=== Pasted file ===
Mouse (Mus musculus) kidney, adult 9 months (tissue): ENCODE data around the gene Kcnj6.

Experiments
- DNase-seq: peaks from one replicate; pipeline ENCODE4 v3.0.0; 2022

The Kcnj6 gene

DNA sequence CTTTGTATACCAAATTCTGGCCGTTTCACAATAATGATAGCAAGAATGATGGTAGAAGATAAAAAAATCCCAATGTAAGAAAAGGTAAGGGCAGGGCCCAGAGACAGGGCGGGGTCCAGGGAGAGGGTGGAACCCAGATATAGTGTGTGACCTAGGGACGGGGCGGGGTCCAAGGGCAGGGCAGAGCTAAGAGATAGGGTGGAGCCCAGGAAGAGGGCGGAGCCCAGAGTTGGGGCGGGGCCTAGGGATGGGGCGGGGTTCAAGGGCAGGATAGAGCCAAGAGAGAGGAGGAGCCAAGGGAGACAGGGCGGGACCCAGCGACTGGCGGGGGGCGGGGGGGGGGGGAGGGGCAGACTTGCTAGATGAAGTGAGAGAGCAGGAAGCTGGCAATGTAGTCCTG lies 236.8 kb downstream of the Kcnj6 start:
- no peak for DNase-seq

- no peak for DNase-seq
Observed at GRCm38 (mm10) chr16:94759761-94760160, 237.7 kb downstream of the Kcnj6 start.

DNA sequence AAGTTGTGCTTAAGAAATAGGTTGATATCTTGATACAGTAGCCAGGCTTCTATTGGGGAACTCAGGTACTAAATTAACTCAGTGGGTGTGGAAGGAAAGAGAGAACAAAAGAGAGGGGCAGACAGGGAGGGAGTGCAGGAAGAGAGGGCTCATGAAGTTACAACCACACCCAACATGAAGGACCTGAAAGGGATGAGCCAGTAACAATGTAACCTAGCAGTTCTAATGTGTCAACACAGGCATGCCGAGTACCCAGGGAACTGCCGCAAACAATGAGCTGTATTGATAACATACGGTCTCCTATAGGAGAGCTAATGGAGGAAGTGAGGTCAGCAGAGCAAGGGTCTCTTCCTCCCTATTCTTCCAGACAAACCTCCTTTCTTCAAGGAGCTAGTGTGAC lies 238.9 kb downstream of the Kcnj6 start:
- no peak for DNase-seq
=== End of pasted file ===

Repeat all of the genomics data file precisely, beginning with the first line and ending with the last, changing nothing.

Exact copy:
Mouse (Mus musculus) kidney, adult 9 months (tissue): ENCODE data around the gene Kcnj6.

Experiments
- DNase-seq: peaks from one replicate; pipeline ENCODE4 v3.0.0; 2022

The Kcnj6 gene

DNA sequence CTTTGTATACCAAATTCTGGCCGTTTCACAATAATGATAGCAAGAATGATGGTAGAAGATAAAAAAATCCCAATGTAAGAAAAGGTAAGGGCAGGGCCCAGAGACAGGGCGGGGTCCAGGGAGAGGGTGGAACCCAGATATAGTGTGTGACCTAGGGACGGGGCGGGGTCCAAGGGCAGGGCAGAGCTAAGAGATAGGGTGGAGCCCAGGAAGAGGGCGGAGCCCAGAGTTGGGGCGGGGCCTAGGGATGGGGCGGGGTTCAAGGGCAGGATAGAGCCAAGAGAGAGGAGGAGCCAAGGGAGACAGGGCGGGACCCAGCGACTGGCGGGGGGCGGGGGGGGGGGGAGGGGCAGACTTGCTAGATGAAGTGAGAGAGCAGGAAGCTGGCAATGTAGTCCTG lies 236.8 kb downstream of the Kcnj6 start:
- no peak for DNase-seq

- no peak for DNase-seq
Observed at GRCm38 (mm10) chr16:94759761-94760160, 237.7 kb downstream of the Kcnj6 start.

DNA sequence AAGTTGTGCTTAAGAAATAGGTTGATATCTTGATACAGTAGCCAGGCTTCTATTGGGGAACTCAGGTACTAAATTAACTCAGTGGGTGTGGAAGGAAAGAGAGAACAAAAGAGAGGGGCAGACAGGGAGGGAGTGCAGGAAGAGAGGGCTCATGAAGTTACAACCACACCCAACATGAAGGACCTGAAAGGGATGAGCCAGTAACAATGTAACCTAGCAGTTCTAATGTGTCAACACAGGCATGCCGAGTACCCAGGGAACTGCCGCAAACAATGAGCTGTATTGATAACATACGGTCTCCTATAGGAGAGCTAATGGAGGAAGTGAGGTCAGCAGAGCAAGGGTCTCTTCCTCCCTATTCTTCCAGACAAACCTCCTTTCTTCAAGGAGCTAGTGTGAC lies 238.9 kb downstream of the Kcnj6 start:
- no peak for DNase-seq